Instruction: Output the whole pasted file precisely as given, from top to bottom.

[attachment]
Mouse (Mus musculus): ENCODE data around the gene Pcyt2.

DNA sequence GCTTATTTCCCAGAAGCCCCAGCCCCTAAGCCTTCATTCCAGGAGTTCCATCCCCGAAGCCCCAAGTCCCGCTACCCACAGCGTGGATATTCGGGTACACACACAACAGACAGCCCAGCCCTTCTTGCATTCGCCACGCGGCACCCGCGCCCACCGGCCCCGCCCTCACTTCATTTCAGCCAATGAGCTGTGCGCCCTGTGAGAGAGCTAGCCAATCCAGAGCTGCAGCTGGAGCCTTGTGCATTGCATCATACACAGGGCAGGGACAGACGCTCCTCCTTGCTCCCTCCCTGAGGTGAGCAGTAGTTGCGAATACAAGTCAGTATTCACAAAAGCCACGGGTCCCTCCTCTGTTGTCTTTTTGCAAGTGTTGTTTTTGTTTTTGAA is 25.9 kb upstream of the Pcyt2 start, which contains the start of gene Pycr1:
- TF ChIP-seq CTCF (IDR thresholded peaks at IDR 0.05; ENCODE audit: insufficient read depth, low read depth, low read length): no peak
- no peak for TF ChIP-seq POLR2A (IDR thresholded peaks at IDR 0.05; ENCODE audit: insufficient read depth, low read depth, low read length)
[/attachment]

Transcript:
Mouse (Mus musculus): ENCODE data around the gene Pcyt2.

DNA sequence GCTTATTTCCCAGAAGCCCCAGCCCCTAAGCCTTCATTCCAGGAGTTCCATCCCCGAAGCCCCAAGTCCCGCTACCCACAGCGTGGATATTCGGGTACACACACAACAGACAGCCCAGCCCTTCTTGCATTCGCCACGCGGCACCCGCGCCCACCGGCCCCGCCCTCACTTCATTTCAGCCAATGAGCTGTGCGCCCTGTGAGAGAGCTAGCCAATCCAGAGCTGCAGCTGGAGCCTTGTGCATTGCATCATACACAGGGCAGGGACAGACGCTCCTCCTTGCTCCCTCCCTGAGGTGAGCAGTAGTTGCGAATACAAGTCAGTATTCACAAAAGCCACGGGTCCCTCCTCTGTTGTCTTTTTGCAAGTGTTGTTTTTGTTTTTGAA is 25.9 kb upstream of the Pcyt2 start, which contains the start of gene Pycr1:
- TF ChIP-seq CTCF (IDR thresholded peaks at IDR 0.05; ENCODE audit: insufficient read depth, low read depth, low read length): no peak
- no peak for TF ChIP-seq POLR2A (IDR thresholded peaks at IDR 0.05; ENCODE audit: insufficient read depth, low read depth, low read length)